[Date Prev][Date Next][Thread Prev][Thread Next][Date Index][Thread Index][Subject Index][Author Index]

Re: "Meteor theory gets rocky ride from dinosaur expert"

I think this is the paper that reports the last ammonite -- ten centimeters below the K-Pg boundary.

Entire message repeated below because it came with the "REMAINDER OF MESSAGE TRUNCATED" tag as an attached (!) .txt file.

----- Original Message -----
From: "jrc" <jrccea@bellsouth.net>
To: <bigelowp@juno.com>
Cc: <dinosaur@usc.edu>
Sent: Friday, May 27, 2005 4:21 PM
Subject: Re: "Meteor theory gets rocky ride from dinosaur expert"

----- Original Message -----
From: "Phil Bigelow" <bigelowp@juno.com>
To: <dinosaur@usc.edu>
Sent: Friday, May 27, 2005 1:09 AM
Subject: Re: "Meteor theory gets rocky ride from dinosaur expert"

If the southern end of the seaway was closed, ....



Abstract-We have documented a distinctive zone of disrupted sediments over
300 km2 in the Badlands area of South Dakota. This Disrupted Zone (DZ) is
located in the Maastrichtian Fox Hills Formation about 20 meters above its
transitional contact with the Pierre Shale, and ranges from 0.5 to 5 meters
in thickness. Based on Sr age dates, sedimentary features, and impact
ejecta, we interpret the DZ as a distal manifestation of the end-Cretaceous
Chicxulub Impact Event. The DZ occurs in an interval with uncommon, but
significant fossil content. Scaphitid ammonites characteristic of the
Jeletzkytes nebrascensis ammonite zone occur below and within the DZ, but
not above it. In addition, the sections, including the DZ itself, contain
nuculid and inoceramid bivalves, osteichthian and chondrichthian remains,
crustacean crawling traces, leaf fragments, and disseminated, and sometimes
carbonized, plant debris. Compared to earlier late Cretaceous faunas of the
Western Interior, the Badlands K/T fauna is impoverished in that it contains
relatively few species. This impoverishment is unrelated to the end-K
impact, and is more likely the result of environmental conditions in the
Seaway coupled with the high-stress conditions of local environments within
which the Badlands fauna lived.


Figure 1. Paleogeography of North America at the end of the Cretaceous
Period based on recent ammonite biostratigraphy. WIS _ Western Interior
Seaway. BNP _ Badlands National Park. Modified from Fig. 1 of Terry et al.
(in review). Paleogeographic data from Kennedy et al. (1998).

During late Cretaceous time the Western Interior Seaway, an epeiric sea of
considerable extent, covered much of the mid-continent region of North
America. Kennedy et al. (1998) suggest that during the Jeletzky[i?]tes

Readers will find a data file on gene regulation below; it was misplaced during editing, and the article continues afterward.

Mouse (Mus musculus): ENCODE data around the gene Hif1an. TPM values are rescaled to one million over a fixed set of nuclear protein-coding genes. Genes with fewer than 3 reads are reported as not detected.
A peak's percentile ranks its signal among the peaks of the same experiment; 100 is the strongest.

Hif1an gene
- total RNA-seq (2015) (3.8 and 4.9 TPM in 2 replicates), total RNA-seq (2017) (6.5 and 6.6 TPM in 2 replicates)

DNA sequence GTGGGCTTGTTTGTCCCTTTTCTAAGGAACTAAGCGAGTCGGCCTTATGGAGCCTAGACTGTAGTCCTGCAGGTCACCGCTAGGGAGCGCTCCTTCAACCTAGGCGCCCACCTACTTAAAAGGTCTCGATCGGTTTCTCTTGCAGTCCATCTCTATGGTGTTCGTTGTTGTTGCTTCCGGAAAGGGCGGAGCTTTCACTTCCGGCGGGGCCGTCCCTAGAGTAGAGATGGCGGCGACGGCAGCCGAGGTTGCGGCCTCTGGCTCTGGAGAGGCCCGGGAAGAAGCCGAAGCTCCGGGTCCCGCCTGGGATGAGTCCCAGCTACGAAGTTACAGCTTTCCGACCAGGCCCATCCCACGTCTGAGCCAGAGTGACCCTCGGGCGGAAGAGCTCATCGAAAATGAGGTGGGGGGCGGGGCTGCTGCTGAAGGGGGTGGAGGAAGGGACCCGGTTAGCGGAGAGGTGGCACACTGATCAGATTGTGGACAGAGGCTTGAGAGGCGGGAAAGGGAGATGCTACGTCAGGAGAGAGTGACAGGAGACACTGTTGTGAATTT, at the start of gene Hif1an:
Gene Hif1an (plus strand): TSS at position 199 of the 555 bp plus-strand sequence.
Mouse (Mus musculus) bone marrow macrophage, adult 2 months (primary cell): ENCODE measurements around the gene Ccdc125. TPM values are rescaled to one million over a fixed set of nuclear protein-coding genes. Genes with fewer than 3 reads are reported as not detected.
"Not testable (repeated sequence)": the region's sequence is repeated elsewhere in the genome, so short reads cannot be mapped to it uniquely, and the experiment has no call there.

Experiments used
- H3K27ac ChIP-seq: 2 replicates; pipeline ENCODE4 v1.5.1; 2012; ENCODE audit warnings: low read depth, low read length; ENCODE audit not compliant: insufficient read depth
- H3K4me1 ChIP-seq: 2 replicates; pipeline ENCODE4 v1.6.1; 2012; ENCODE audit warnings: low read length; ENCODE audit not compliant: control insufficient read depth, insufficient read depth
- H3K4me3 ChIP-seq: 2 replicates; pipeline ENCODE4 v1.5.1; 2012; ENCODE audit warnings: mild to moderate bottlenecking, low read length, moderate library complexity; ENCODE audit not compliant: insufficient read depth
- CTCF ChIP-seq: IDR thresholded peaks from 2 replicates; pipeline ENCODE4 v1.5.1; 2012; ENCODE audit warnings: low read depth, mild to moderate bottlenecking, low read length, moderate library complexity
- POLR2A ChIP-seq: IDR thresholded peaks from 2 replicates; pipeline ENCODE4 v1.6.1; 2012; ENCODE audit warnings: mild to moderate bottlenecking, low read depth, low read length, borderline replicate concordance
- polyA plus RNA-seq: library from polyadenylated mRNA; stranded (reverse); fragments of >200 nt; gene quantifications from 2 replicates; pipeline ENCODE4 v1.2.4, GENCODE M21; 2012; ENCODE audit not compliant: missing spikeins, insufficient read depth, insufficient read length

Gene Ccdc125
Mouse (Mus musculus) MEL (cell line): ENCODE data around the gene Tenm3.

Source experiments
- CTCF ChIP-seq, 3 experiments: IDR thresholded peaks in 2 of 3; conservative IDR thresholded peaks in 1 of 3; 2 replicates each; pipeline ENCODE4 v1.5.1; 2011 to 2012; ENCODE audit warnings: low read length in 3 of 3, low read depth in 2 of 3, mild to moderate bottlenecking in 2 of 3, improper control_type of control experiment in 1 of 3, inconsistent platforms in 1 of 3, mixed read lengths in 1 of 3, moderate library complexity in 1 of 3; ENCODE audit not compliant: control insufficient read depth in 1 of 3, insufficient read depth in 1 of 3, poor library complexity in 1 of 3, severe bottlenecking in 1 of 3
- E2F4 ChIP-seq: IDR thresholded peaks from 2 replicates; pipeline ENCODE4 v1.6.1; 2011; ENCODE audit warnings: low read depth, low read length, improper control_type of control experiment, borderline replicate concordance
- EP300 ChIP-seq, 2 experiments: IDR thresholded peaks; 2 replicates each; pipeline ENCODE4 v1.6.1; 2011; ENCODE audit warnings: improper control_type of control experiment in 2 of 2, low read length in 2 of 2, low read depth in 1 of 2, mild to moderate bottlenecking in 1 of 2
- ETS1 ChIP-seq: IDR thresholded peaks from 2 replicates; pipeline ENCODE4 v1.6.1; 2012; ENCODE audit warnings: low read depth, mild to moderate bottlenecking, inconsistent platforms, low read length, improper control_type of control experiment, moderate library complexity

nebrascensis zone of the Late Maastrichtian the Seaway extended northward
from the Cretaceous Gulf of Mexico to North Dakota (Figure 1). However, the
absence of marine sections that can be unequivocally dated to the latest
Maastrichtian or to the Cretaceous/Tertiary transition (e.g. Obradovich,
1993) has generally been interpreted to mean that the Seaway had retreated
completely from the northern plains region of the United States by the end
of the Cretaceous. In this scenario, marine rocks of early Tertiary age, the
Cannonball Formation for example, necessarily imply the temporary return of
marine conditions during the early Tertiary.

The late Cretaceous succession exposed in and near Badlands National Park in
southwestern South Dakota contains evidence that challenges this view. In
two recent papers (Stoffer et al. 2001; Terry et al., in review), we
describe a zone of distorted bedding in the marine rocks of the Badlands
area (referred to here as the DZ) which resembles the highly contorted,
chaotic bedding seen in some Gulf of Mexico K/T boundary sections
(summarized in Smit et al. 1996). Moreover, the Badlands DZ interval
contains impact ejecta and fossil occurrences which suggest association with
biotic and geologic events that mark the end of the Cretaceous. The Badlands
DZ is conformably overlain by a considerable thickness of what thus would be
earliest Paleocene marine sediments. In suggesting continuous marine
deposition across the K/T boundary in the Badlands area, this interpretation
implies that the Seaway had not disappeared from the northern plains at the
end of the Cretaceous, but was a significant paleogeographic feature in this
area well into the Paleocene[.]